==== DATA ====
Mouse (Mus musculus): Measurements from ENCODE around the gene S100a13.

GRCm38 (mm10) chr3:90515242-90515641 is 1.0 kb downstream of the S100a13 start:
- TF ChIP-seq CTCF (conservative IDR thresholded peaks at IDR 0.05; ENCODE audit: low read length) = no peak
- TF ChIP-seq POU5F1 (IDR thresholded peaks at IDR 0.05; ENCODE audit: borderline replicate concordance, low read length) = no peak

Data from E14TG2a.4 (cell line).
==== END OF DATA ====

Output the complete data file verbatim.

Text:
Mouse (Mus musculus): Measurements from ENCODE around the gene S100a13.

GRCm38 (mm10) chr3:90515242-90515641 is 1.0 kb downstream of the S100a13 start:
- TF ChIP-seq CTCF (conservative IDR thresholded peaks at IDR 0.05; ENCODE audit: low read length) = no peak
- TF ChIP-seq POU5F1 (IDR thresholded peaks at IDR 0.05; ENCODE audit: borderline replicate concordance, low read length) = no peak

Data from E14TG2a.4 (cell line).